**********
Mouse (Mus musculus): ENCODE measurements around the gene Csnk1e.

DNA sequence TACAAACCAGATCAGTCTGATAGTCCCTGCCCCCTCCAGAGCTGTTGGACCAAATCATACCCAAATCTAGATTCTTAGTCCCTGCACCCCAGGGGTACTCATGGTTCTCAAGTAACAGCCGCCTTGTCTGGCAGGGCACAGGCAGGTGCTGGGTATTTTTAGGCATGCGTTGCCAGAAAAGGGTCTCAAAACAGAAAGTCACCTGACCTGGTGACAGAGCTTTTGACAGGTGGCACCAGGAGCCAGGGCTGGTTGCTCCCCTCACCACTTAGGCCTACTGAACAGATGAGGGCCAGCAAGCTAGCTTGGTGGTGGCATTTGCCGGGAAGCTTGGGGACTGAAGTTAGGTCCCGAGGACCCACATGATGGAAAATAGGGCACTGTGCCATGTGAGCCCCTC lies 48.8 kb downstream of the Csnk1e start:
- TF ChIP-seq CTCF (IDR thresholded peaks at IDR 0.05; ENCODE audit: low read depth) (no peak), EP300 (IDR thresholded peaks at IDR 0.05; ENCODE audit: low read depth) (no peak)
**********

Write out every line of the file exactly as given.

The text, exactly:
Mouse (Mus musculus): ENCODE measurements around the gene Csnk1e.

DNA sequence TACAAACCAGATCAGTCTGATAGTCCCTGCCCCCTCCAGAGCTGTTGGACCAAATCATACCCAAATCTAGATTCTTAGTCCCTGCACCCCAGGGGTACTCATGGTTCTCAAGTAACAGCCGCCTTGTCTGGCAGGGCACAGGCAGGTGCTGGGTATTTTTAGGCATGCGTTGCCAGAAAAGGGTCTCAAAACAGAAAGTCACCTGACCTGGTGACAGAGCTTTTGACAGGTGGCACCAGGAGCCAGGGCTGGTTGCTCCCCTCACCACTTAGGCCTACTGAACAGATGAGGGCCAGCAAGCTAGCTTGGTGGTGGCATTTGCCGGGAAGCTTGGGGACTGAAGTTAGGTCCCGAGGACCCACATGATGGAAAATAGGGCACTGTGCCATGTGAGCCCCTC lies 48.8 kb downstream of the Csnk1e start:
- TF ChIP-seq CTCF (IDR thresholded peaks at IDR 0.05; ENCODE audit: low read depth) (no peak), EP300 (IDR thresholded peaks at IDR 0.05; ENCODE audit: low read depth) (no peak)